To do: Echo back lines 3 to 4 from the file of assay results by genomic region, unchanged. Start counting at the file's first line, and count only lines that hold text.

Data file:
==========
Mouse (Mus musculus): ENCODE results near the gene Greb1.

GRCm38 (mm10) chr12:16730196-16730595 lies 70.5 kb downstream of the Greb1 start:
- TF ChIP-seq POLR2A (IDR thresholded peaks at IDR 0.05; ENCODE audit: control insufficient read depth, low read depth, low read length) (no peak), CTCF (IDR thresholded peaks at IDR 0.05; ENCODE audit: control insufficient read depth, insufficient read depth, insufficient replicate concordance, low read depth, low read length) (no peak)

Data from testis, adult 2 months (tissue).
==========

- TF ChIP-seq POLR2A (IDR thresholded peaks at IDR 0.05; ENCODE audit: control insufficient read depth, low read depth, low read length) (no peak), CTCF (IDR thresholded peaks at IDR 0.05; ENCODE audit: control insufficient read depth, insufficient read depth, insufficient replicate concordance, low read depth, low read length) (no peak)

Data from testis, adult 2 months (tissue).